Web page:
From the Tool Shed to a Learning Space: A short workshop on Vulnerability and Risk Assessments
By Jesse DeMaria-Kinney and Dian Spear
The Adaptation Futures conference provided a wealth of information, ideas and networking opportunities for the 1,700+ people in attendance. And with 155 sessions, plus the Adaptation Expo and special ‘Tool Shed’ pavilion, all taking place simultaneously, attendants had to make some difficult choices! So, as we set up for our 30-minute Tool Shed session on Oxfam’s Vulnerability and Risk Assessment (VRA) we had no idea what kind of a turnout to expect. Needless to say, as people flooded into the Tool Shed, leaving standing room only, we were thrilled! But what did everyone come to see?
Our ASSAR team members – Dian Spear and Irene Kunamwene (University of Cape Town) and Daniel Morchain (Oxfam GB) – described the VRA process, and shared their experiences of running VRA’s in Namibia and Botswana. We then invited the audience to participate in an experiential learning activity where they were guided through the five steps of the VRA: Preparation*, Initial Vulnerability Assessment, Impact Chain Exercise, Adaptive Capacity Analysis, and Aligning Findings with Opportunities.
Experiential Learning Activity
First, we asked participants to imagine being in a semi-arid area where vulnerable subsistence farmers are exposed to variable and unpredictable climatic conditions, with increasing extreme weather events, and live on staple foods such as pearl millet, sorghum, melons, beans, maize, and ground nuts. Next, we gave the participants different roles to enact, including: village elders, teachers, mopane worm harvesters, women traders, out of school youth, agricultural extension officers, and officials from the Department of Gender. We based these roles on the social groups and livelihood activities identified during our recent VRA in Bobirwa, Botswana.
We then asked participants to consider their vulnerability – framed in terms of exposure and sensitivity – to a range of hazards and issues. Using more examples from the Bobirwa VRA, these included social inequalities and injustices, a lack of access to services and natural resources, and climate change.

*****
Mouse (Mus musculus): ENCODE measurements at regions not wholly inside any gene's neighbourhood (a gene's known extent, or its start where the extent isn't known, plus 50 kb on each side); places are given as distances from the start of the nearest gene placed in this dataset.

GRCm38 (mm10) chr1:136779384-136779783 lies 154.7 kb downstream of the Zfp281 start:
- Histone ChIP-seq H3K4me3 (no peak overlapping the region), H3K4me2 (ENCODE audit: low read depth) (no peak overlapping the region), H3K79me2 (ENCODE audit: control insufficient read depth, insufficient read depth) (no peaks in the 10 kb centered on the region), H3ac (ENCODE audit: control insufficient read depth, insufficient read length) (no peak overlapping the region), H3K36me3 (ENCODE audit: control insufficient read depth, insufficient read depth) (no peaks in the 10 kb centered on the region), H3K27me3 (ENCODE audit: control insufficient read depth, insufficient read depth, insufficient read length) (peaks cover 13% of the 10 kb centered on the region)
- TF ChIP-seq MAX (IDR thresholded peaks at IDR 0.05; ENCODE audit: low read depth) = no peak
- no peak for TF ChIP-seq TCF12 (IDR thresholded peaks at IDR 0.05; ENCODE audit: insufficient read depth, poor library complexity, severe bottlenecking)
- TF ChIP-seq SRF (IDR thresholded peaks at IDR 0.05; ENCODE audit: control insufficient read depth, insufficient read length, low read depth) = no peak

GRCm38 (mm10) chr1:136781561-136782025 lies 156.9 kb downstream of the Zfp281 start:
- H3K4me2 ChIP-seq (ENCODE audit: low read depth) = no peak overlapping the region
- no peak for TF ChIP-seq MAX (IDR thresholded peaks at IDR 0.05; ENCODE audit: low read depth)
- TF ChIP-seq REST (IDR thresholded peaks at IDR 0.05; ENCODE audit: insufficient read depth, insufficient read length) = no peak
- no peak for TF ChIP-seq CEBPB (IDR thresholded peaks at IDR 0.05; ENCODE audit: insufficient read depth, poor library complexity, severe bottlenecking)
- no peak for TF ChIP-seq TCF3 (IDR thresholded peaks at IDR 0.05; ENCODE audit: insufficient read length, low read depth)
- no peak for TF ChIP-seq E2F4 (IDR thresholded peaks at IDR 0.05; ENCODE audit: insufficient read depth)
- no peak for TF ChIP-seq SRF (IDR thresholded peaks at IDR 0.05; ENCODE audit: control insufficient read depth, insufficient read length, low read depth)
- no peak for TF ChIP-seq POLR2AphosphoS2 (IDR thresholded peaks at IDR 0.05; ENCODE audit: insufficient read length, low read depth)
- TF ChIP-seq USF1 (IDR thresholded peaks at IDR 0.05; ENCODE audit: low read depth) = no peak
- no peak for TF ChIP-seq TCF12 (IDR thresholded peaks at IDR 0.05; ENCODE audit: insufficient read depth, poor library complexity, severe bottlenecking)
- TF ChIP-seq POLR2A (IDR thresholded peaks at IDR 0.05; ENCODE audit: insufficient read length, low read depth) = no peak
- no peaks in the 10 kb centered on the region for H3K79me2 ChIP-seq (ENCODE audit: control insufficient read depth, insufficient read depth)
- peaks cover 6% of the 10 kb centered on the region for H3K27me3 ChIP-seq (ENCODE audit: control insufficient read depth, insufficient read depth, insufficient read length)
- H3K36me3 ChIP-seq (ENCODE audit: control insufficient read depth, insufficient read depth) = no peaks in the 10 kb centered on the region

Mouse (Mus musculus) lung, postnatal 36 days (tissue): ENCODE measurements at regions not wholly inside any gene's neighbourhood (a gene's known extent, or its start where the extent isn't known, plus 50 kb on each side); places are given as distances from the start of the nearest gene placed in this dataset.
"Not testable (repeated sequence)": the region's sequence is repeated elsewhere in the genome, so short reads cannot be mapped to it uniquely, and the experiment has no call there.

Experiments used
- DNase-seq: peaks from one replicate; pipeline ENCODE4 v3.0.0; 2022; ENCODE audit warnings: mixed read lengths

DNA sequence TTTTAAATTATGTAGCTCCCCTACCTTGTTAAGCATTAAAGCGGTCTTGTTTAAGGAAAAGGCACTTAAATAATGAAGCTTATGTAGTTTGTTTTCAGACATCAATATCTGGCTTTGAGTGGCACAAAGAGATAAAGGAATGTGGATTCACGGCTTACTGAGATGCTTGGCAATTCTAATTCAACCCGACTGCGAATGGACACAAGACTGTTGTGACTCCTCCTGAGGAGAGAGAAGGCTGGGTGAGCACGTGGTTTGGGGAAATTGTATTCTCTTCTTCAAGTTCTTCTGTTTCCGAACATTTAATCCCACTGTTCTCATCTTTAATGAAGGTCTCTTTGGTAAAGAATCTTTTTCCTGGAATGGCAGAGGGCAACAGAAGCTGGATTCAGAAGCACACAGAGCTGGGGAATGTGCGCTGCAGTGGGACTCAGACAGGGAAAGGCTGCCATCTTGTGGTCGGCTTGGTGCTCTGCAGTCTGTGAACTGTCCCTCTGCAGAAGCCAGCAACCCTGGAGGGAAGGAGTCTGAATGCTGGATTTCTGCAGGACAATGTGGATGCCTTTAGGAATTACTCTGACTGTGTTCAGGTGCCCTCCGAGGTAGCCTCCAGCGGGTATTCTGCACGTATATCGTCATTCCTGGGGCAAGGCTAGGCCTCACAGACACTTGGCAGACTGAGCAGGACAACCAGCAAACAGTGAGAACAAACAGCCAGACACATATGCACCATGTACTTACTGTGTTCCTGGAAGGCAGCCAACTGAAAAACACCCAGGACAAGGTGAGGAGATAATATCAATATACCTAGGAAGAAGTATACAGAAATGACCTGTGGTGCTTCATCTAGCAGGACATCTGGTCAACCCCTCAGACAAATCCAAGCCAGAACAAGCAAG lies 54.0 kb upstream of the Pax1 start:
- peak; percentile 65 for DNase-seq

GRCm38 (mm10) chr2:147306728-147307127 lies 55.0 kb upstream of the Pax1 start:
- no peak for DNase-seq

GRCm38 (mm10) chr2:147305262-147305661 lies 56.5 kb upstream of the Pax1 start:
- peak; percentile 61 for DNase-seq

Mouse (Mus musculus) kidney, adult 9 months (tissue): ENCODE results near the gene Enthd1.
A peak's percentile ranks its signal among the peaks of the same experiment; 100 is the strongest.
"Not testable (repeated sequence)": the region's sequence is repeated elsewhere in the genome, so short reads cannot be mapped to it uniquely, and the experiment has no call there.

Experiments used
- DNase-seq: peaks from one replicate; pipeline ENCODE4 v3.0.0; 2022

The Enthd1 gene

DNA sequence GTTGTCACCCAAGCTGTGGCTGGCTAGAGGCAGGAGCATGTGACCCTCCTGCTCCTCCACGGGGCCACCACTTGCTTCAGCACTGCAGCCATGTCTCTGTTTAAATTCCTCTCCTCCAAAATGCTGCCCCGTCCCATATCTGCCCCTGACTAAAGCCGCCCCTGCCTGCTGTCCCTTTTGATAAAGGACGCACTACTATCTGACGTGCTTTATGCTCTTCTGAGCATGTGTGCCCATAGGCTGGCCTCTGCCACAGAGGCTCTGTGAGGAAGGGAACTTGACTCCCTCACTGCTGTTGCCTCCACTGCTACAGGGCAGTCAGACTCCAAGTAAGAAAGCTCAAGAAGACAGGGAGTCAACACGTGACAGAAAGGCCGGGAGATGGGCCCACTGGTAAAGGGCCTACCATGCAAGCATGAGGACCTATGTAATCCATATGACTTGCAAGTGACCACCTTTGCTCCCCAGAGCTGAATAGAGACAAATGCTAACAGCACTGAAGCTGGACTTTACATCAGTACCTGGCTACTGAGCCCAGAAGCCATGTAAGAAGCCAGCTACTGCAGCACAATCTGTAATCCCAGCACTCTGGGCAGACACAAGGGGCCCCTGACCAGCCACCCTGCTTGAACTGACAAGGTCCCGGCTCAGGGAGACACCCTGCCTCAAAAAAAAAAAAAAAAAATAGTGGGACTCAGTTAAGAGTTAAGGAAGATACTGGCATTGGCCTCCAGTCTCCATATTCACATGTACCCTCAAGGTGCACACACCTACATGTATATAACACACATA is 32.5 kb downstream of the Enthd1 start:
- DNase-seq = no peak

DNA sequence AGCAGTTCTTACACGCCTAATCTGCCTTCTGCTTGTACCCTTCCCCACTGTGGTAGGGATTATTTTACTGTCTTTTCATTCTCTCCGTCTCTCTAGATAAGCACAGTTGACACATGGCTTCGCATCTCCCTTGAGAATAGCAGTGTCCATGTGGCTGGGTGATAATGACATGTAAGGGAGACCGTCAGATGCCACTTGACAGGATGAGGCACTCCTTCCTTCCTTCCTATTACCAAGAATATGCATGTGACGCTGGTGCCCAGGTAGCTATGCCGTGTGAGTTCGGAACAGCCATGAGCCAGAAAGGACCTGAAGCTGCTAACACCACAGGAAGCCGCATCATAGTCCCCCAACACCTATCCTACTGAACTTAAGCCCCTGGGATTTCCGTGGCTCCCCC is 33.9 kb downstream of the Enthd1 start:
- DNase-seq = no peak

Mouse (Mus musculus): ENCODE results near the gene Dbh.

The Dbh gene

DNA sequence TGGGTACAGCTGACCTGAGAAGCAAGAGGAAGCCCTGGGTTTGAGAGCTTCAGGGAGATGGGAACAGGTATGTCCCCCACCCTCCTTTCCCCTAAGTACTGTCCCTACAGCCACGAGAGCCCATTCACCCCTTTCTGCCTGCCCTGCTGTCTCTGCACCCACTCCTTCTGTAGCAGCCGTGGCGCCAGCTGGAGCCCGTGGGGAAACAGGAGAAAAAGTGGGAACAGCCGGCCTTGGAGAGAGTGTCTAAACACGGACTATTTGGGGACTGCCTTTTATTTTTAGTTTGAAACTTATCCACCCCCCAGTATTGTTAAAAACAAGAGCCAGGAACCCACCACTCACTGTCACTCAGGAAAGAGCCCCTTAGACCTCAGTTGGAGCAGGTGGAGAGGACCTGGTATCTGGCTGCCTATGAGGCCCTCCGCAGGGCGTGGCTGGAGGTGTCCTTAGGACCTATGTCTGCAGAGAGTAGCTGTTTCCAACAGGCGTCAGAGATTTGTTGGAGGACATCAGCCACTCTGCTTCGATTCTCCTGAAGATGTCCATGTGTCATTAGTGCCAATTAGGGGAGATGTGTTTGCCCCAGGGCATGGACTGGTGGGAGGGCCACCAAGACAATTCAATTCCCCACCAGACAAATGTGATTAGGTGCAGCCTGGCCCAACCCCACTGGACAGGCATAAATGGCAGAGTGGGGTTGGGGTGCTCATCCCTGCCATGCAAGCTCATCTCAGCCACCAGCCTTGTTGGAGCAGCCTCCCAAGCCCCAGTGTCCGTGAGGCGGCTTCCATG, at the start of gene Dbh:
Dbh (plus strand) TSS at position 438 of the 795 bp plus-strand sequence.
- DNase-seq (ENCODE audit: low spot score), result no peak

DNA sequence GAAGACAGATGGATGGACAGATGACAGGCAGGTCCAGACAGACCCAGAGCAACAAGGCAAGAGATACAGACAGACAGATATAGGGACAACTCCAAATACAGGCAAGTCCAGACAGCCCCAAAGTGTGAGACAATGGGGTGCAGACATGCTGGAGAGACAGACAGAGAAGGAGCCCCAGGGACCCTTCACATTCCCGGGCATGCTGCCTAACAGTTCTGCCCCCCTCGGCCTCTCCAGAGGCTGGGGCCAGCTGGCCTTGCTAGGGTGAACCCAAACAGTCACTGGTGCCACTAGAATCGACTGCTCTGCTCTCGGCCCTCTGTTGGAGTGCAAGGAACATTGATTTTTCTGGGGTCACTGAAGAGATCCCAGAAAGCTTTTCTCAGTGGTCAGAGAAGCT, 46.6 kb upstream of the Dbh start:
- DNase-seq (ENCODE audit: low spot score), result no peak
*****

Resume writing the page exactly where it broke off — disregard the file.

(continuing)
Finally, we asked participants to once again use role-play to create an impact chain for drought, focusing specifically on how drought affects the sensitivity and exposure of small-scale farmers and women.
The interactive nature of this exercise gave people a welcome break from slideshow presentations. But more than this, our session seemed to light a spark in participants, and conversations about VRAs continued even after our lightning-quick session had ended.
ASSAR has already run VRAs in Bobirwa, Botswana and Omusati, Namibia. These provided an open space for diverse voices to be heard on crucial issues. Conversations contributed to clarifying the challenges affecting various levels of governance, and helped to build a common understanding of the root causes and drivers of vulnerability. The VRAs also helped to reach a better understanding of how climate change impacts different social groups, and to explore initial ideas about how to address these impacts and improve the resilience of diverse stakeholder groups.
Finally, the participatory-nature of the VRA demonstrates the potential for research-oriented activities that are done with, by and for stakeholders, to maximise the uptake of research findings and to contribute to a change in people’s lives.
*The Preparation step requires the identification of two groups of players critical to the VRA: the Planning and Facilitation Team and the Knowledge Group. For further information about the two groups and the methodology see Oxfam’s full guidance on VRA methodology here.